You can copy versioned objects just like unversioned ones, you just have to specify which generation you're from which to copy. For example, when you use gsutil you specify the generation appended to the URI as shown below. When you use the XML API you specify the generation with a x-goog-copy-source-generation header.

gsutil

Uses the gsutil tool.

gsutil cp gs://bucket/foo#1360887697105000 gs://bucket/newfoo

Copying gs://bucket/foo#1360887697105000...

Java

Uses the Java client library.

Storage.Objects.Copy newfooObj = storage.objects()
    .copy("bucket", "foo", "bucket", "newfoo", null)
    .setSourceGeneration(new BigInteger("1360887697105000"));
newfooObj.execute();

XML API

Uses the XML API.

PUT /bucket/newfoo HTTP/1.1
x-goog-copy-source:/bucket/foo
x-goog-copy-source-generation:1360887697105000
Content-Length: 0
HTTP/1.1 200 OK

<?xml version='1.0' encoding='UTF-8'?>
<CopyObjectResult>
    <LastModified>2013-02-15T00:21:37.102Z</LastModified>
    <ETag>"4be8bde80854190cbe801133c6682ecf"</ETag>
</CopyObjectResult>

Conditional Copies Using Object Versioning

To ensure you are copying from the correct object, you should use x-goog-copy-source-generation and/or and x-goog-copy-source-metageneration. To ensure that you're copying into (or updating) the correct objects metadata, you should use either x-goog-if-generation-match and/or and x-goog-if-metageneration-match.

Tips

This section discusses tips to help you work with Object Versioning more effectively.

Using gsutil

  • The gsutil tool has comprehensive support for working with versioned objects that makes many tasks involving object versioning easier. For example, you can work with versioned objects directly by appending the generation you want to work with to the object name with a "#". For more information, see Object Versioning and Concurrency Control or view the built-in documentation by running:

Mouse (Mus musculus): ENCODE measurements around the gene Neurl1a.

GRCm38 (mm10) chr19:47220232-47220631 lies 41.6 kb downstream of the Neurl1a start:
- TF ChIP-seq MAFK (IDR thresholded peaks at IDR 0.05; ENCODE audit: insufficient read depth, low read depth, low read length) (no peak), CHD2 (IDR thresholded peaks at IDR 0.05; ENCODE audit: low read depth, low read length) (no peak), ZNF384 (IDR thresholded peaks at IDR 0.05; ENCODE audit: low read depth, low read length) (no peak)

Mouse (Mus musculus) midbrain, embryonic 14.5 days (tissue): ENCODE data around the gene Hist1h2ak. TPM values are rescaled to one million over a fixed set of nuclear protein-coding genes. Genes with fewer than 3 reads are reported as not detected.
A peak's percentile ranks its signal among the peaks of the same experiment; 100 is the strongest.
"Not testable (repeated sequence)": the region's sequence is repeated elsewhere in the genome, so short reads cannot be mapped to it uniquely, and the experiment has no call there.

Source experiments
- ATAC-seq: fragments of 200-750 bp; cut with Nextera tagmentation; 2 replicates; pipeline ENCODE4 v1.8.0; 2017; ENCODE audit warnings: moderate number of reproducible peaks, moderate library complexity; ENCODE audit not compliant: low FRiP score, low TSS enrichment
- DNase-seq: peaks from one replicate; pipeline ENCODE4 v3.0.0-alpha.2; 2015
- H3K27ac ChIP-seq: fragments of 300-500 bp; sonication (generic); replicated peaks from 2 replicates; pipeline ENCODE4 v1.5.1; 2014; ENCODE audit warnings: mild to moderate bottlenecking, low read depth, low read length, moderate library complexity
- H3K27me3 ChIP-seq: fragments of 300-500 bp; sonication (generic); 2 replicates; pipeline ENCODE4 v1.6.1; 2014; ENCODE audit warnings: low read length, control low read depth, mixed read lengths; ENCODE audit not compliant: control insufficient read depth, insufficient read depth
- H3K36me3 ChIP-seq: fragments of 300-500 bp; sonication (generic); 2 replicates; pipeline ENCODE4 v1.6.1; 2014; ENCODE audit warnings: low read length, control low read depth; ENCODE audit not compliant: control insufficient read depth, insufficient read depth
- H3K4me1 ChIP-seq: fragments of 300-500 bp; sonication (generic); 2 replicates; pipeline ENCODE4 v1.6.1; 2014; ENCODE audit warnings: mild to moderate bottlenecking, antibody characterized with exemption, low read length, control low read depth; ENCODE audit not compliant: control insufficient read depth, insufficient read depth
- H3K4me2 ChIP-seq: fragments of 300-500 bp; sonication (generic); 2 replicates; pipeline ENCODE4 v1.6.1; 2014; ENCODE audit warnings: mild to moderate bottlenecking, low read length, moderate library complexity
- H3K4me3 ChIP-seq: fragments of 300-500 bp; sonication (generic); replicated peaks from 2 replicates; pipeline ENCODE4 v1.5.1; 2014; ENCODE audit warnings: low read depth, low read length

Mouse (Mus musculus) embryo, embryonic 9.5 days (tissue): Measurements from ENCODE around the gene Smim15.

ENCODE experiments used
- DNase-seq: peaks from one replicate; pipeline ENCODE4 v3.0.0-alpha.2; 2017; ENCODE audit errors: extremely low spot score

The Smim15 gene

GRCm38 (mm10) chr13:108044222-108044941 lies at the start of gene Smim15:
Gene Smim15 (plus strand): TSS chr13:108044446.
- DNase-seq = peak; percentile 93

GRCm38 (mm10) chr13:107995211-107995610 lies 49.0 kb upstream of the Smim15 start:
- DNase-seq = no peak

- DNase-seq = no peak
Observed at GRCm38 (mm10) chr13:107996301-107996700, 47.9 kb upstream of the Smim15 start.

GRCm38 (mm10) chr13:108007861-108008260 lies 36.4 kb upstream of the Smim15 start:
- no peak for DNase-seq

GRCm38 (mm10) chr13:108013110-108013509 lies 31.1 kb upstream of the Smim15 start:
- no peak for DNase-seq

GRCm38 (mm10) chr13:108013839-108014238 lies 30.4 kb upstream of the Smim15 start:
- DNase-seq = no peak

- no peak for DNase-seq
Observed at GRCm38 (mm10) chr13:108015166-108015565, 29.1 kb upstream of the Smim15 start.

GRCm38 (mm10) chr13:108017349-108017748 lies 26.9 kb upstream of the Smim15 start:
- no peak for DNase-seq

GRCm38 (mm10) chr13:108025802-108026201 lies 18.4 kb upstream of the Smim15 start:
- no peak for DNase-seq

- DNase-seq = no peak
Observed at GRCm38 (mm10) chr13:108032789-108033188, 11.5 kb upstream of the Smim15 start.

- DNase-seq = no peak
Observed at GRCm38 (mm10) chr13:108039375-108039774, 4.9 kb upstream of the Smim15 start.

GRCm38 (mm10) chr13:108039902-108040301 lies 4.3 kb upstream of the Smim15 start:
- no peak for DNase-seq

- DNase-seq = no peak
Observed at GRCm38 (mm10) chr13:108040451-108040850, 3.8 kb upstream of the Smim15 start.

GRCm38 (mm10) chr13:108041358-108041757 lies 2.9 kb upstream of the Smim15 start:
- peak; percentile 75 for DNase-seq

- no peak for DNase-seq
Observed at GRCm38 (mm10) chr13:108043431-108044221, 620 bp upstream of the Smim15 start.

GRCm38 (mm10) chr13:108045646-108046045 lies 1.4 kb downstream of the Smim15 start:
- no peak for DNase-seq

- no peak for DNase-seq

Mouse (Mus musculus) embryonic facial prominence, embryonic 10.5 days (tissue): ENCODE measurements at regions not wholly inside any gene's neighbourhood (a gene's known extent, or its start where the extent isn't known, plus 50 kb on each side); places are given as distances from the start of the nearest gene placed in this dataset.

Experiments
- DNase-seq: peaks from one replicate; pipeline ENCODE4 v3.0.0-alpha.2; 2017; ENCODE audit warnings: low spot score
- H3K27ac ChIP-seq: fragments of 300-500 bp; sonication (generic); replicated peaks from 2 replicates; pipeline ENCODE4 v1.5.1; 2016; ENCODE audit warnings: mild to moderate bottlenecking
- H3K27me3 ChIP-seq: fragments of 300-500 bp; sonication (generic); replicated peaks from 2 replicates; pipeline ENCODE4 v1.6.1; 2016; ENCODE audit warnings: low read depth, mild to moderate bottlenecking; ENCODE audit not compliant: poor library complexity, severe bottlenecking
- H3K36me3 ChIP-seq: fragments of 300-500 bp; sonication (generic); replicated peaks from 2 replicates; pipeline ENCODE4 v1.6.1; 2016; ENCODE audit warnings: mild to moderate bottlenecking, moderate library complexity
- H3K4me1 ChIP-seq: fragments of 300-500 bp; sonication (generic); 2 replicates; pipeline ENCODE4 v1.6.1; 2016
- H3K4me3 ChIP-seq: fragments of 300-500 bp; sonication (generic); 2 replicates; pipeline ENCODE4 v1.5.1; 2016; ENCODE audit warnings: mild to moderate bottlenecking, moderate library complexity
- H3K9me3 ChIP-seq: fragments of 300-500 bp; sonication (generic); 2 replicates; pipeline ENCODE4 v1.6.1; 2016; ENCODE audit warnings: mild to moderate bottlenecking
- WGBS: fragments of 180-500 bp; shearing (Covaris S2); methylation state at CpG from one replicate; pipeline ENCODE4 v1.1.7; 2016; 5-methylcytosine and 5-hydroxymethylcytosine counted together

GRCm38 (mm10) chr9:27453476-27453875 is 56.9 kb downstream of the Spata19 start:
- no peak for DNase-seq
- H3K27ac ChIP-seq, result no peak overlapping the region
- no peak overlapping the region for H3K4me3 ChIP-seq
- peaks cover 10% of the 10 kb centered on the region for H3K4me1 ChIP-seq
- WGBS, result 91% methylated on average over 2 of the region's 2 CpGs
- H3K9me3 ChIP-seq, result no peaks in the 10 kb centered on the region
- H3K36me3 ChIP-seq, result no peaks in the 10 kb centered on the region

gsutil help versions
    

Creating, retrieving, and copying versioned objects

  • Consider using Object Versioning for conditional updates instead of ETags because versioning provides a stronger guarantee than ETags by keeping track of all updates to the object, including ACL changes.
  • When you create an object, Google Cloud Storage sets the generation property according to a server-side algorithm such that it is higher (monotonically increasing) than all existing values for this property on archived versions of the object. The newly created object's metageneration property is set to 1.
  • You can work with a specific archived object by specifying its generation in your request.
  • If you do not specify a generation in your request, Google Cloud Storage returns the current live object, or 404 Not Found if there is no current live object (even if there are archived objects).
  • You can copy an archived object version to the current live version. To do this, send a copy request with the archived generation specified by the x-goog-copy-source-generation request header. Note that when you do this, it creates a new object version, which will incur additional storage charges. To prevent the additional charge, you can delete the archived copy if it is no longer needed.
  • Archived objects retain the metadata associated with their latest metageneration. Most importantly, an archived version retains its ACLs and does not necessarily exhibit the same permissions as the live version of the object.

Using preconditions

  • If you request a generation of an object that does not exist, Google Cloud Storage returns a 404 Not Found. If you specify the x-goog-if-generation-match request header, without the object generation, then Google Cloud Storage returns the current live object only if the generation of the object exists; otherwise, Google Cloud Storage aborts the operation and returns 412 Precondition Failed.

  • You can update metadata for an archived object by specifying its generation in your request. To ensure safe read-modify-write semantics, you should use the x-goog-if-metageneration-match request header. Using this header will cause the update to fail if the metadata you are attempting to update was changed between the time you read the metadata and sent the update).
  • If you make several concurrent requests with the x-goog-if-generation-match header, Google Cloud Storage's strong consistency will only allow one of those several requests to succeed, which can be useful if your objects are updated from several sources and you need to ensure that users don't accidentally override them.

Deleting versioned objects

  • You can delete an archived object by specifying its generationin a delete request. Google Cloud Storage deletes the archived object associated with that generation permanently.
  • If you send a delete request without specifying a generation, Google Cloud Storage archives the current live object and causes it to appear missing to subsequent version-unaware requests. You can retrieve the archived object by specifying its generation in your retrieval request. You can delete the version only by specifying its generation in a delete request.
  • If you send a delete request with a generation that corresponds to the currently live object, Google Cloud Storage deletes the object without making an archived copy.